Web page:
Study: Discrepancies surround Smart TV ‘consent’

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A study on consumer privacy based on a survey of over 36,000 US consumers, specifically regarding Internet-connected TVs, from Ace Metrix, a specialist in measuring the impact of video advertising, highlights the discrepancies between the ‘consent’ companies claim they receive and the ‘consent’ consumers are unaware they give.

“Research and data companies need to be doing more for consumers to protect their privacy and secure the data they provide, or else they risk extinction,” advised Peter Daboll, Chief Executive Officer of Ace Metrix. “Even in the wake of some of the most dangerous security breaches in history…most research and data collectors have done little to adjust their business practices to secure consumers’ privacy. They are missing a change in consumer and legislative sentiment. With GDPR, and the newly passed Consumer Privacy Act in California, the industry hit an inflection point on privacy. Research and data companies need to wake up. They need to be leading privacy and consumer consent reform – not following it.”

“The first big area we need to improve on is really getting consumers’ CONSENT—not using tricks, trojans or falsehoods to swindle our way into free data from unsuspecting people,” he stated. “We need to clearly describe to consumers what data we’re using, how we’re using it, and periodically remind them that we’re doing so.”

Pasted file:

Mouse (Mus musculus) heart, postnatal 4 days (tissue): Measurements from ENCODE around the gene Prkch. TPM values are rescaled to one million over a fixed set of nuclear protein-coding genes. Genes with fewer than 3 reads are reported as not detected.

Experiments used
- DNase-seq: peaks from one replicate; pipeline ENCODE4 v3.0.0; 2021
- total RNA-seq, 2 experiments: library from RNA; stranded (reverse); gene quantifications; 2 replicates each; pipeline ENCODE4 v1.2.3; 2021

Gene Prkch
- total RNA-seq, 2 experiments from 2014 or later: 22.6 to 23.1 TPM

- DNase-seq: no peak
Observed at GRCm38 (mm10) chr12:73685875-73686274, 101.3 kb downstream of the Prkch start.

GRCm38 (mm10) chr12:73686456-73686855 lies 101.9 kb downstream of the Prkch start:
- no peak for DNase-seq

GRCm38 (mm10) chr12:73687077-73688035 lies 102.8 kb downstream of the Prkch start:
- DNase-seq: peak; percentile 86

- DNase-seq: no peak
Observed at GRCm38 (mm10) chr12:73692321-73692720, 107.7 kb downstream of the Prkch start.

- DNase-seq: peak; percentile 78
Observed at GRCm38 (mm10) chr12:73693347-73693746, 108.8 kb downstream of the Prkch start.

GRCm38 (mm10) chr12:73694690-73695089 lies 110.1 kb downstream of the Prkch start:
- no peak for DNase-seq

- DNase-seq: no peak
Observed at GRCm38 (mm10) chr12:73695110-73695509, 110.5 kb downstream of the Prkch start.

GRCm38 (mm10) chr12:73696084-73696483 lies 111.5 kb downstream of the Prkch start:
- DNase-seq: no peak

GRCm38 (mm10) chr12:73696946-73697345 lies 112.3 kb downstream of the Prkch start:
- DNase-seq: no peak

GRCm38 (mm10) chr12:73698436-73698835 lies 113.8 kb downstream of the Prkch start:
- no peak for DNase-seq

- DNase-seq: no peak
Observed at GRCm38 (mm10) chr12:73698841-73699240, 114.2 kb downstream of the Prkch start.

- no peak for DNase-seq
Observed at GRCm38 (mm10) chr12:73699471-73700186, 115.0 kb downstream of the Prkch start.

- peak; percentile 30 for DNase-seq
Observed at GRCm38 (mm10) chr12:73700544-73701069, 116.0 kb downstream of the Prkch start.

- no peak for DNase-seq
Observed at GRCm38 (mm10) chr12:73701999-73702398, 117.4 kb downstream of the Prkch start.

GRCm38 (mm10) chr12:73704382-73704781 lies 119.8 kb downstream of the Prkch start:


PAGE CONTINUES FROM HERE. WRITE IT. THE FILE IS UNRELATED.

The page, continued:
In the study, only 13 per cent of people being tracked actually knew they were being monitored AND recalled agreeing to the Terms of Service for their Smart TV. Another 49 per cent of people were unsure if their TV viewing habits were being monitored – yet 62 per cent of them had TVs connected to the Internet. While data companies are adamant that they receive viewers’ consent, 75 per cent of the consumers in Ace Metrix’s study had no idea how they gave ‘consent’ in the first place.

Ace Metrix suggests that some Smart TV manufacturers are particularly shady with respect to collecting detailed consumer data without their knowledge or consent. From the consumer side, most people would not think their default privacy setting allows almost limitless access to their behaviour (through their IP Address) when they set up their new TV.

“Little do they know, that from then on, every action – programme, ad, website, stream – is being collected, monitored and shared with other data vendors,” explained Daboll. “Integrating data companies merge data based on IP address and cookies associated with it. This IP/cookie match gives marketers access to one’s gender, age, address, interests, and other offline data.”

The Ace Metrix survey revealed 61 per cent of consumers with a specific brand of Smart TVs were unsure whether their TV device collected data about their viewing habits. Another 21 per cent said they were not being monitored; 8 per cent knew they were and remembered agreeing to the terms; 7 per cent knew but didn’t remember agreeing to anything and only 3 per cent knew and disabled it.

 


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